12 Sure Signs You Shouldn’t Trust a Business Partner or Vendor

Trust a business Partner

When working with an outside company, there are only so many factors you can control. But based on their behavior, you should know when it’s time to back out.

That’s why we asked 12 entrepreneurs from Young Entrepreneur Council (YEC) the following question:

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“What is one warning sign that a deal with a partner or vendor is not going to pan out?”

Here’s what YEC community members had to say:

1. There Are Long Wait Times Between Communications

“I find that when a partner or vendor takes a long time to respond to our calls or emails, it’s not going to work out. I want to work with companies who are eager to work together, and a lack of responsiveness tells me that they are either too busy to work together or they don’t have their act together, and I will constantly be frustrated/underwhelmed by them and their performance.” ~ Diana GoodwinAquaMobile Swim School

2. You Have a Hunch

“It’s easy to overlook something so small as what your instincts tell you. But if you look back at many of the past deals that didn’t pan out, I’d venture to guess that if you really thought about it, your gut was telling you it was heading in this direction. It’s not everyone’s style, but listening to your instincts is a powerful tool in navigating decisions.” ~ Darrah Brustein, Network Under 40 / Finance Whiz Kids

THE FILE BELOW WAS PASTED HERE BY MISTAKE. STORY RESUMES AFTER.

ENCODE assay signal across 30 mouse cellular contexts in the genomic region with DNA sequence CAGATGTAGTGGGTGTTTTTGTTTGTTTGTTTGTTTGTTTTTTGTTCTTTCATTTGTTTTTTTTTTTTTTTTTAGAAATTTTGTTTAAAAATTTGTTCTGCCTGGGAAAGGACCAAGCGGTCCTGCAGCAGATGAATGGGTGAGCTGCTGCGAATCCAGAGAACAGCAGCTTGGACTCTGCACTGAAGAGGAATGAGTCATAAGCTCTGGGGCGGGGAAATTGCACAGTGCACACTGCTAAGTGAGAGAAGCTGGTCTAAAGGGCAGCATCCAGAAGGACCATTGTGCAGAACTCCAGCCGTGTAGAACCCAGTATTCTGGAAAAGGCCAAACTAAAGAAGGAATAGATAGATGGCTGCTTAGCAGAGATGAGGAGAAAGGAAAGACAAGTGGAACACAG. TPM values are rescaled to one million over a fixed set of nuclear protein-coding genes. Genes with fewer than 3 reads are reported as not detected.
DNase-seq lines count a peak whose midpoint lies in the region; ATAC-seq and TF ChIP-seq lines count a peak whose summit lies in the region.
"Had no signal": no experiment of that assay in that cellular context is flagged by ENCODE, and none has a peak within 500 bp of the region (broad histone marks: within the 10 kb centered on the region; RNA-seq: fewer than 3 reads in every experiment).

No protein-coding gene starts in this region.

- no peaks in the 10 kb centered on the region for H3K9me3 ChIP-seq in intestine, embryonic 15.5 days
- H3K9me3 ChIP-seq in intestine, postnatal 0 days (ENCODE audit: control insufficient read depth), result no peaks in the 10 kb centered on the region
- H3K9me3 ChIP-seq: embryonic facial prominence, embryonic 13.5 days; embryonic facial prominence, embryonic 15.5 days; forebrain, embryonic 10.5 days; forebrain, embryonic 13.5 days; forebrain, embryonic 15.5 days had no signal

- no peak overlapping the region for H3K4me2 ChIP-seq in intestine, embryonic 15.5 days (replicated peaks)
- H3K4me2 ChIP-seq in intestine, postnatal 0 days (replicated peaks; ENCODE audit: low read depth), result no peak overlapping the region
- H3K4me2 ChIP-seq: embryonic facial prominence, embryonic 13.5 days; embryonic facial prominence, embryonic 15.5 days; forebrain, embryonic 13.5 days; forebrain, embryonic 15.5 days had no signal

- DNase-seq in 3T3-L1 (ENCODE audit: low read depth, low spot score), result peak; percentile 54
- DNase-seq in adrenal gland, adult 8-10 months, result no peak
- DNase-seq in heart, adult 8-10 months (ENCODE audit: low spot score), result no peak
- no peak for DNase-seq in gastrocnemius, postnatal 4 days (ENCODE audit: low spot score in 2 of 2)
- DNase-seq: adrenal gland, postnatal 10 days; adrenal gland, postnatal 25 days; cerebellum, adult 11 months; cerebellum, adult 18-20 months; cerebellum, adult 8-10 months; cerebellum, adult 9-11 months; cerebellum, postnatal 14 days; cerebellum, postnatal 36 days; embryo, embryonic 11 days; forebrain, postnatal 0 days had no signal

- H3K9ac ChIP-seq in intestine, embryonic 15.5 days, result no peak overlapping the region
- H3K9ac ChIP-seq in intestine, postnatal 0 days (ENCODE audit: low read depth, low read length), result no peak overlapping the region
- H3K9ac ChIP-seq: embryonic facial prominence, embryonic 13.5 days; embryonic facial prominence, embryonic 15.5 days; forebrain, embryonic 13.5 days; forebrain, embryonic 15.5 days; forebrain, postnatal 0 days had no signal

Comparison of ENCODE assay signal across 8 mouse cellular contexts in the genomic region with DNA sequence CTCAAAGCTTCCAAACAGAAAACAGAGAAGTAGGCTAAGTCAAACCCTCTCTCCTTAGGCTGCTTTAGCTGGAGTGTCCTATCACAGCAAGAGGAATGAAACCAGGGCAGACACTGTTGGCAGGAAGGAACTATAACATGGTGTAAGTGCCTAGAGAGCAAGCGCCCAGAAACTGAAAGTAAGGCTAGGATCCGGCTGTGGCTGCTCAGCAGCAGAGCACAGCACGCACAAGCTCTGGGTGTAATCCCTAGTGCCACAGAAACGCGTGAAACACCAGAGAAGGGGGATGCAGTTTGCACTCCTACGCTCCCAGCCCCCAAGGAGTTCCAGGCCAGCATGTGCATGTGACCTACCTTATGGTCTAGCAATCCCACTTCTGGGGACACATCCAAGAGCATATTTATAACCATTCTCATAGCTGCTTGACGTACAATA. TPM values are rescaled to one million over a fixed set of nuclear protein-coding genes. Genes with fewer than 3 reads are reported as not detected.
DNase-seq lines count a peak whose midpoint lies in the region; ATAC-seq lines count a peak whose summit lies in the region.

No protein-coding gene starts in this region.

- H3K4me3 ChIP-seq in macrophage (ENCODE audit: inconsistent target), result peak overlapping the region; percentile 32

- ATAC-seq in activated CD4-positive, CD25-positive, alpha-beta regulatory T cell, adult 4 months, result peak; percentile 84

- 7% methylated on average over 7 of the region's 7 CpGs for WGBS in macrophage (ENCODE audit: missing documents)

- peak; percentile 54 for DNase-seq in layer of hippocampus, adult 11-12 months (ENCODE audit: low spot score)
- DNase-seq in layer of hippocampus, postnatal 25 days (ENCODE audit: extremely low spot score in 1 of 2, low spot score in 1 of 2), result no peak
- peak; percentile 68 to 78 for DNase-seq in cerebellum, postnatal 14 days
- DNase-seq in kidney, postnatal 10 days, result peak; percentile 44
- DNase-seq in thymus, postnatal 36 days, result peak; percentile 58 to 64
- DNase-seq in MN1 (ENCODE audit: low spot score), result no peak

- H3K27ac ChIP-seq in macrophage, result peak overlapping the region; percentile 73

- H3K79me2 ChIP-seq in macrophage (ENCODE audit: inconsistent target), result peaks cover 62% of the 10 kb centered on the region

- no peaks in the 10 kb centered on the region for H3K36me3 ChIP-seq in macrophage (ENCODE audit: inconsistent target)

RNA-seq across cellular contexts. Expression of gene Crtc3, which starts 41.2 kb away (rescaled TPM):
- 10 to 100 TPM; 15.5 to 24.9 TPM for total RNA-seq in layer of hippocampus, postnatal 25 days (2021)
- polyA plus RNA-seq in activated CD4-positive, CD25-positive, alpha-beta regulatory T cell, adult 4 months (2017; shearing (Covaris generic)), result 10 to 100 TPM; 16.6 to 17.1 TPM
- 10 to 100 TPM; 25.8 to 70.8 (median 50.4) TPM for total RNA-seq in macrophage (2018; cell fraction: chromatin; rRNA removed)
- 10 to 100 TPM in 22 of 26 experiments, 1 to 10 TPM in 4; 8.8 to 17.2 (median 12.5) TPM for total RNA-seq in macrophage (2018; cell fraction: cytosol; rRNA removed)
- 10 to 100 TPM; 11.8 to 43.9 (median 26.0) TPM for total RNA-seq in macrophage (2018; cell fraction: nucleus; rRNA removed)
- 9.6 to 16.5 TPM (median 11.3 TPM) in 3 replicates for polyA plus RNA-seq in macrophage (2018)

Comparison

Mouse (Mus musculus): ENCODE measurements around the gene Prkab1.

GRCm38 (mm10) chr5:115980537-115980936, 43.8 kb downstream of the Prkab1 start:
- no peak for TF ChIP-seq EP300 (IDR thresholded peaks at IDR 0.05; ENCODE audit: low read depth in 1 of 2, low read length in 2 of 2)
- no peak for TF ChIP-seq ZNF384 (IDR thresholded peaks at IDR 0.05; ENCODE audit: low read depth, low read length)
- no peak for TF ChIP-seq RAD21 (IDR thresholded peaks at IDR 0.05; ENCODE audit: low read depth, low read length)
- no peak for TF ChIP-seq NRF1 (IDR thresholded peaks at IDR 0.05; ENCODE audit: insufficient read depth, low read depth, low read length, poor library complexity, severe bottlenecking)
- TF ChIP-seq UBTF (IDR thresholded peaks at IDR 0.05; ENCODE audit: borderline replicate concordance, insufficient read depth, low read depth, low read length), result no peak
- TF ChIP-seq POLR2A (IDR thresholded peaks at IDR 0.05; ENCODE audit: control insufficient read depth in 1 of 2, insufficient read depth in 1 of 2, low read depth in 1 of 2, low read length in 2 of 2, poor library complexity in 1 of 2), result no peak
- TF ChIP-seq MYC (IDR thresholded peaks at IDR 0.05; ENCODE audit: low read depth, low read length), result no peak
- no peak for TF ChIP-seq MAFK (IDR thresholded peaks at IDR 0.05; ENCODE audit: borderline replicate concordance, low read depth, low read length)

3. You Get Inconsistent Information

“When a story or terms change after the first communication, it’s a strong signal that you should walk away and not waste more time pursuing the relationship. Forget a three-strikes policy. With me, it’s one strike and you’re out. There are plenty of potential partners and vendors. Don’t waste your time with ones who aren’t 100 percent honest and upfront from the beginning.” ~ Jonathan Long, Market Domination Media

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4. They Can’t Take Responsibility